Are you suggesting in no event ever that having to honor the guarantee will impact their default probability? How can a contingent claim not matter unless the guarantor is vastly larger than the other entity
Brah - “mutually exclusive” means “both events cannot happen”. The probability is zero. That’s like asking, whats the probability of flipping a coin once and getting both heads and tails at the same time.
You may mean “independent” which is essentially the opposite of “mutually exclusive” - then yes, you can multiply the individual probabilities to get to the probability that both events happen at the same time.
Anyway, independent probability is a really bad assumption, and is the reason why companies like Washington Mutual and AIG went bankrupt. It should be really easy to argue to anyone why the conditions that make CP1 default could also default CP2 (the fact that they seem to have sold a ton of CDS, for instance). Why you hire Asian chicks if cannot do math?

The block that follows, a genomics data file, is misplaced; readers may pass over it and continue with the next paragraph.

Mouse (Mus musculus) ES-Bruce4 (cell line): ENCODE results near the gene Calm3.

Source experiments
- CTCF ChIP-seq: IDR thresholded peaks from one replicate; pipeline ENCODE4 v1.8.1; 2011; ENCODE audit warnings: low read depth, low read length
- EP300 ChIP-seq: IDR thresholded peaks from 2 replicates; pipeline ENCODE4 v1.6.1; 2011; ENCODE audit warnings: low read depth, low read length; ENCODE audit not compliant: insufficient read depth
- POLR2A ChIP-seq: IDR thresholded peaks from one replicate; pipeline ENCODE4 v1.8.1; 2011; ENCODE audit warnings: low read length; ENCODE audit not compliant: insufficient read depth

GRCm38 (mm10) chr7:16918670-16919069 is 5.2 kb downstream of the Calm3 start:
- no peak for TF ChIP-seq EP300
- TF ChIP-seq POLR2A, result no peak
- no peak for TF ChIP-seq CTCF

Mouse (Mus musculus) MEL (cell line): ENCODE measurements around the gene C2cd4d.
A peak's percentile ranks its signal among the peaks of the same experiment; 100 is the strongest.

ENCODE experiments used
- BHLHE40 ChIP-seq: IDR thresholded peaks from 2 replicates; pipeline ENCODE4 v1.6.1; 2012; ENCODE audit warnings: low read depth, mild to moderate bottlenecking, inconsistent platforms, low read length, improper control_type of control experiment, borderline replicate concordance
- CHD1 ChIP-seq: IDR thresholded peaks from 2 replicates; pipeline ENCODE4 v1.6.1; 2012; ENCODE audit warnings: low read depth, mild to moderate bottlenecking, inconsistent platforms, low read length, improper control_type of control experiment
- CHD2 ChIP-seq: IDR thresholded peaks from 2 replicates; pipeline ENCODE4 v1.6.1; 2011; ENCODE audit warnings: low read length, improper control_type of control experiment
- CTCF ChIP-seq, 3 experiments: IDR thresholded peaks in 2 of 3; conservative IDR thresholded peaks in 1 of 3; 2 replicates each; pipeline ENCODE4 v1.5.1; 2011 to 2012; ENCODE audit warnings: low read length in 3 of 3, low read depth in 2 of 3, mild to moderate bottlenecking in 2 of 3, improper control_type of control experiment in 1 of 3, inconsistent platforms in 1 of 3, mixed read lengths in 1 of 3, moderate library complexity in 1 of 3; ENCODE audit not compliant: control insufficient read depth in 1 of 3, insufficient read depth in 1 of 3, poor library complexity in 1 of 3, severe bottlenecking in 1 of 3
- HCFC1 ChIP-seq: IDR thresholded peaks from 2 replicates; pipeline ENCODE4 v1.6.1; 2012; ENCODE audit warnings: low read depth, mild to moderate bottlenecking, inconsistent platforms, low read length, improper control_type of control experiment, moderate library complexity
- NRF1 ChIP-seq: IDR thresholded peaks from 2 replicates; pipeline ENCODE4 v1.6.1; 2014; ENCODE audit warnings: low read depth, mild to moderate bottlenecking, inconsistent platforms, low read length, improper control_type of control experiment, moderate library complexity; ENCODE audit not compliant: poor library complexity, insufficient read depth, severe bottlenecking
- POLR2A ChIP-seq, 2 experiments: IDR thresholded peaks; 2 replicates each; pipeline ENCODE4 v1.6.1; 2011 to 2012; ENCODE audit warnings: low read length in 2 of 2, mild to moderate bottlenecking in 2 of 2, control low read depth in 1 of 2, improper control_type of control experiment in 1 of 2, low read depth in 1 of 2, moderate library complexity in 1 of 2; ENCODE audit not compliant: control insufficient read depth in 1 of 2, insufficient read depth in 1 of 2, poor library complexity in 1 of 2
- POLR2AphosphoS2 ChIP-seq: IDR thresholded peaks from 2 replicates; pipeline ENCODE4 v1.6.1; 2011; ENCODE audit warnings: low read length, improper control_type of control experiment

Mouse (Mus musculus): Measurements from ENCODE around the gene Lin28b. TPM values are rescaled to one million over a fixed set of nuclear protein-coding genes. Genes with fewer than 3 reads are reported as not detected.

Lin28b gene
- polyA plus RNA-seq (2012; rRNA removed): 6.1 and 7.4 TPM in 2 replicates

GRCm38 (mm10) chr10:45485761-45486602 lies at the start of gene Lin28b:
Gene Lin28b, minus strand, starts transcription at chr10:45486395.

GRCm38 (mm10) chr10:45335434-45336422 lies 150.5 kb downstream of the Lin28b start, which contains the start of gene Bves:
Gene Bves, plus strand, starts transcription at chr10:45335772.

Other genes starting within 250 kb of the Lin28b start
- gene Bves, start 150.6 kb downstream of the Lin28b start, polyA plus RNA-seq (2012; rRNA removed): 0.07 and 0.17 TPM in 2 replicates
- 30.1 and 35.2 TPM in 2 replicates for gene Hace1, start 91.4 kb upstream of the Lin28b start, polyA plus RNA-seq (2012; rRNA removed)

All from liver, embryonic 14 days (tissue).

The other thing to consider is that default scenarios always involve a lot of delays and legal costs. How long will it take to chase CP2 for the money, and how much paperwork and lawyers would you have to employ? My firm received some payments from Lehman Brothers this year, for instance. Even if payment is certain, it’s better to not deal with it.
This is interesting. There is a contingent claim on CP2 which is not factored into their cash flow forecast… so i guess you could be correct in saying that the PD of CP2 is greater than on a standalone basis.
What are the default probabilities for 1 and 2? What are the interest rates? What are the liquidation values in each scenario? Seems like this comes down to both your point estimates that go into the loss model as well as the distribution of those estimates